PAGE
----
Paprika


The Animoo

PaprikaIn the not too distant future, a device called the DC Mini was, which allows the people wearing them to share their dreams, is invented. However, it ‘strayed’ from it’s intended romanticised course, and was put into use as part as a psychotherapeutic treatment called dream therapy. However, before it could be authorized by the government, three unfinished DC Minis are stolen and a series of acts of dream terrorism set it, showing the dangers of the DC Minis, when in the wrong hands.

The fate and sanity of the world now lies in the hand of Paprika, a rogue, female character who uses a DC Mini to perform unauthorized acts of dream therapy, as well as her most recent ‘patient’, police detective Toshimi Konakawa.


The Boring Info

The anime is about 90 minutes long and is based on the 1993 novel of the same name. It later spun off a manga series.
The author of the novel, Yasutaka Tsutsui, voices one of the bartenders in the anime.
During the end sequence, where detective Konakawa goes to the cinema, the movie posters seen above the ticket stalls are all of anime directed by Satoshi Kon, who was also director of Paprika. The only exception is the movie the good detective actually goes to see.


The Characters

In snack-sized bits. Images to come at a later time.
Atsuko Chiba – The leading authority in dream therapy and the true identity of Paprika. She seems somewhat cold and ever sardonic at times, and unable to commit to her feelings and let loose, which is where Paprika, the ‘spice of her life’ (har-di-har-har), comes in.

Kōsaku Tokita – A morbidly obese genius, who is a child at heart, and a bit on the naïve side. He is the inventor of the DC Mini, but while having a brilliant mind, he is unable to comprehend that his actions have consequences, which leads to a lot of trouble.

Toratarō Shima – The chief of the department researching and developing the DC Minis and, in extension, dream therapy. He is one of the few who knows of Chiba’s identity as Paprika, and one of the first to fall under dream terrorism.

Morio Osanai – Chiba’s co-worker who has a giant crush on her, but at the same time feels inadequate and has an inferiority complex towards her.

The Director – I don’t think he was ever name, and if he was, I forgot it. He sees dreams as something of humanity’s “holy ground”, and therefore hates the DC Mini project with a vengeance, since he considers entering the dream world unnaturally as sacrilege. And I think he’s a major fan of Charles Xavier (If you like X-Men, you’ll get the joke when you see him…)

Toshimi Konakawa – A police detective with a recurring nightmare he doesn’t understand why he is having. He hears about Paprika from Shima, who is his old school buddy, and enlists her help in trying to figure out what his nightmare means.


The Opinion

I had many expectations about this anime, since I heard from both Madhatter and South Korea that it was made of awesomesauce with a cherry on top, and in all honesty, it truly is.

Visually, it was just breath-taking. Being something of a fantasy anime, it really had a lot of room to work with, and it fills out the space wonderfully with beautiful scenic backdrops and successfully fluent changes between the scenes, not to mention the keen sense of detail. And for those of you who only have one kind of visual in mind, yes, there are boobie scenes…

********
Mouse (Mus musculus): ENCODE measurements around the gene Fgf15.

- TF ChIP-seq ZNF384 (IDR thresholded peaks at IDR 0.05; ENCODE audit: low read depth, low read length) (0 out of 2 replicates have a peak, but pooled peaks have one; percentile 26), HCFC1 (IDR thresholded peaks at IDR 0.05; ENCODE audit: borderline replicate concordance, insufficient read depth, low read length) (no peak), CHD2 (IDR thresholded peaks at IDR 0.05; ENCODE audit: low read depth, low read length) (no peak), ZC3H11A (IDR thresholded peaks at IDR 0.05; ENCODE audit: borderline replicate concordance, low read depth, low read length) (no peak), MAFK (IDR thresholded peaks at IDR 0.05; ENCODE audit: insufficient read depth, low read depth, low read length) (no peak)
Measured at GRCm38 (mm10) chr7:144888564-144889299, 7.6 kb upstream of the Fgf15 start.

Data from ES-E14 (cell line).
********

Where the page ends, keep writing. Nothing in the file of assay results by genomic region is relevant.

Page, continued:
Audio-wise, it is just as awesome. Paprika has probably the best soundtrack of any animated film I have seen thus far. I still prefer “Cry” by Big Life from the Japanese soundtrack of Street Fighter II: The Animated Movie over any of the songs from Paprika, but as a whole, Paprika’s soundtrack is far, FAR better.

In terms of plot, I have mixed opinions. It is very straight-forward, simple, and easy to follow, which is good, but you don’t get any background story of the characters, the technology (and its political issues), the process, or anything of the sort. Everything is pretty much just dumped on you and it is expected that you’ll just “get it”, which actually sucks quite badly, since it means you can miss a point entirely if you weren’t paying attention at some critically important time.

The only other bad thing I can say about the story is directly related to how the anime just tosses you into the story without any explanation. There is actually a love story mixed into everything, but you won’t know until the last 5-10 minutes were it is exclaimed that “she’s finally being true to her feelings“, which is the only hint you as the viewer will ever get of this relationship (until everything is explained on screen, of course). But it just seems rather forced and makes it stick out in a sorta bad way, which is what makes me wish they wouldn’t have added it. I can only assume that it actually made some sort of sense in the original novel, but that due to time or financial restraints, it was just screwed over in the anime.

All in all, it’s a visually superb anime with an awesome soundtrack, and it is WELL worth watching just for this, as the plot as seen in the anime is kind of thin despite its great concept. I think it would have done better story-wise as an eight episode OVA of 23-28 minutes per episode, rather than a single movie of only 90 minutes, but that’s just me. But nevertheless, I recommend watching it.

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